Most diners would rather have their maitre d' than their president feel their pain. When something unordered shows up on the bill; when the table is too small, too close, too far or, worst of all, not ready. First we want a little commiseration. Then some action.
Silvio De Mori, co-owner of Mimosa Restaurant on Beverly Boulevard, is a master of such moments. He is not the sort of front-of-the-house man who communicates with pinched nostrils and pursed lips. If you're waiting, he winces along with you as a table makes motions to leave but then settles back down. His whole body English, as a table starts to rise, is that of a baseball slugger imploring the ball to stay fair.
"I cannot bring myself to ask people to leave," he says, his face darkening at the clearly unspeakable image he is about to put into words. "Even when, after coffee, they bring out a photo album."
This is the great maitre d' paradox: the thrill of the place being full versus the constant need for tables to seat arriving customers.
"Your weapon is to know how to make people wait," De Mori says.
At some restaurants, a brushoff to the bar with a vague approximation of waiting time is enough. Not for De Mori.
"Eye contact" is good, he says. "Constant information" is better. But "free drinks" are best of all. He keeps champagne on ice right at the front desk, along with some French aperitifs.
"So it costs me $50 a night for a few bottles," he says of what is obviously a solid investment.
At Mimosa, the moment you're told your table isn't quite ready, De Mori is pouring. He'll pour one for himself, too. He'll toast, spend a few minutes in happy conversation.
In a town where even valet parkers can have attitude, this affability is refreshing. It is one of the reasons Mimosa has become one of the most popular restaurants in town since it opened last January.
De Mori is a handsome man with light blue eyes and a high, aristocratic forehead. Married for 25 years and the father of two grown children, he has the air of a man about town, favoring open-necked tattersall shirts, double-vented suits and fine leather loafers.
And in the dining room, he is a throwback to an earlier time. His is an old-fashioned presence, based as much on discretion as on showmanship.
"You never mention a customer's name too loudly," he says. "And you never, ever say when they were here last."
Asked for some of the famous names who have walked through the door, he simply flashes an expert's smile and says, "I don't really pay attention."
The restaurant reflects this same restrained elegance. The walls are painted a deep, tawny yellow that De Mori says reminds him of his native Tuscany. There are red banquettes along the walls "because ladies always like to look out at a room," and mirrors hanging above them "because men like to keep an eye on what's going on in the room behind them."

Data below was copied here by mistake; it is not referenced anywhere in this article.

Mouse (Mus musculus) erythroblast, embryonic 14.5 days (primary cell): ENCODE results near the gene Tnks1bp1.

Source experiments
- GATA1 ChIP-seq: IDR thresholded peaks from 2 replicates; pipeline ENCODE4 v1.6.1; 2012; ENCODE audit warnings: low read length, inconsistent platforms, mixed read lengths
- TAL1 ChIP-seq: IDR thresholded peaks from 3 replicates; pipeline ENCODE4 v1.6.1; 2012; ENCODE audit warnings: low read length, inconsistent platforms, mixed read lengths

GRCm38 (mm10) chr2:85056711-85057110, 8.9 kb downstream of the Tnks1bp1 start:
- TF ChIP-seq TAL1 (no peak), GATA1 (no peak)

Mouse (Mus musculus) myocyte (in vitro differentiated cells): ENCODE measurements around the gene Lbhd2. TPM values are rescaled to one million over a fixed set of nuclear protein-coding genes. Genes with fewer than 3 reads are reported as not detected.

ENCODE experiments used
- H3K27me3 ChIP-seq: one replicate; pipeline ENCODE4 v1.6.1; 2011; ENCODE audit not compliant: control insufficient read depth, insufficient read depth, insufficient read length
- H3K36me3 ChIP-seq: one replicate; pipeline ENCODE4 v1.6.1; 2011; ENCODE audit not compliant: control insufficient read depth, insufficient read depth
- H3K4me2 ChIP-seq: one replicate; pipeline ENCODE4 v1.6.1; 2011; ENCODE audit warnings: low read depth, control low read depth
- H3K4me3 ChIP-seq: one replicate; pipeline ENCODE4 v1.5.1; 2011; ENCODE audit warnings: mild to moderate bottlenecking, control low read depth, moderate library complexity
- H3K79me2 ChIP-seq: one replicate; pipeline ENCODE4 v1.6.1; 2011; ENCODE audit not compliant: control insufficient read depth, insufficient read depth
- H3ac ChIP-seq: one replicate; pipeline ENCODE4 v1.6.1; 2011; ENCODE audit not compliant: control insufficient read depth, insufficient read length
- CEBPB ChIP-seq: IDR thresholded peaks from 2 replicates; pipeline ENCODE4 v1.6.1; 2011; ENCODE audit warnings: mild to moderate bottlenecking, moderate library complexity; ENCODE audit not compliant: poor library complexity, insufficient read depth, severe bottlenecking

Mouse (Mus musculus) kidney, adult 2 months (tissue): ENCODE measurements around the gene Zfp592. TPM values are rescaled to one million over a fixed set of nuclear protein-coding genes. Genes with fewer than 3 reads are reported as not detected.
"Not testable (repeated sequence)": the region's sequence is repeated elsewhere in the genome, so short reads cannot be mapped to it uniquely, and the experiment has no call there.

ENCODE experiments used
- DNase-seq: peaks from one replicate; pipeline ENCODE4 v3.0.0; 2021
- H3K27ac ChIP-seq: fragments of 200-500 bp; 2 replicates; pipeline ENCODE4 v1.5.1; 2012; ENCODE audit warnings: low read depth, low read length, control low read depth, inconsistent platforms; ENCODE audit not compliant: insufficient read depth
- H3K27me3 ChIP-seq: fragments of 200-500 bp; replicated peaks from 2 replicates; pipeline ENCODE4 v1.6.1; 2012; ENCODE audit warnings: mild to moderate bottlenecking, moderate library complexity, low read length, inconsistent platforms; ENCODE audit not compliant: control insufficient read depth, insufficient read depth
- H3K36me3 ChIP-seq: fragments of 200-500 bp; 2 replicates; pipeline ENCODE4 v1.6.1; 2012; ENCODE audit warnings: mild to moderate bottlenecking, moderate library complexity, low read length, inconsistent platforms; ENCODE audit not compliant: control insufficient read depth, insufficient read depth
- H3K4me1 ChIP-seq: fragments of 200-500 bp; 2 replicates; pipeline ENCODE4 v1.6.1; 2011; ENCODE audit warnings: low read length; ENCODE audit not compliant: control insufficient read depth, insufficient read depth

Mimosa is very cozy. It is also tiny.
"We can sit 45 inside and 40 outside," says De Mori, sounding almost surprised himself by the smallness of the room.
He shows a visitor the reservation book. There are several columns of names, divided into half-hour slots. It is booked solid, but not overbooked. All the same, it looks like trouble. There are 200 reservations for the 85 seats.
Simply put, a successful restaurant like Mimosa seats a lot more people every night than it has room for. The reservation book is what modulates the flow.
"Everyone wants to eat between 7 and 8," says De Mori, rubbing his forehead.
And how does he accommodate them? "We avoid taking 6:30s," he says, meaning that if you call for a 6:30 reservation, the hostess will probably tell you there isn't a table even if there is one. Instead, she'll suggest you take a table at 6.
In the restaurant business, this is not called lying; it's called seating.
The goal is twofold. First, it maximizes occupancy by selling the table as often as possible over the evening. Second, it gets a head start on the crowd control that the rest of the service will require. If there's a good first seating at 6, by 7:30 you head into your second seating with tables freeing up and 60 or 70 of your night's 200 diners already taken care of.
That's the theory--now the practice. It is 6:20 at Mimosa on a Friday night and there are only two tables taken. The entire first seating is running late. A busboy kills time by folding napkins. Waiters pace in the back corridor, one shares the fact that Billy Wilder has a good appetite.
Outside, the valet parkers lean against the parking meters. One of them describes how Tom Cruise likes to have his car kept right in front (a service that runs about $40). There's the atmosphere of waiting for an ambush.
The tension is highest in the kitchen. The cooks know how ugly it's going to get when the crush comes. But all they can do now is wait. They look out through the bars of the expediting counter. They rap their knuckles against cutting boards. If anyone starts to whistle, the atmosphere will be 100% Sergio Leone.